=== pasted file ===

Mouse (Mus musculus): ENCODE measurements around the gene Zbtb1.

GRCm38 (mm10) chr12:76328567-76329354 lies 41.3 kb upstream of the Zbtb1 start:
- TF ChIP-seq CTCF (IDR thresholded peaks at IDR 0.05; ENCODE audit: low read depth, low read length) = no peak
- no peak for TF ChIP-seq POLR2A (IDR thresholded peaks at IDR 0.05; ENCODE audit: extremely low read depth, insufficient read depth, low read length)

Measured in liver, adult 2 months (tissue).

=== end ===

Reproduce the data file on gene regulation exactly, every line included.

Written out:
Mouse (Mus musculus): ENCODE measurements around the gene Zbtb1.

GRCm38 (mm10) chr12:76328567-76329354 lies 41.3 kb upstream of the Zbtb1 start:
- TF ChIP-seq CTCF (IDR thresholded peaks at IDR 0.05; ENCODE audit: low read depth, low read length) = no peak
- no peak for TF ChIP-seq POLR2A (IDR thresholded peaks at IDR 0.05; ENCODE audit: extremely low read depth, insufficient read depth, low read length)

Measured in liver, adult 2 months (tissue).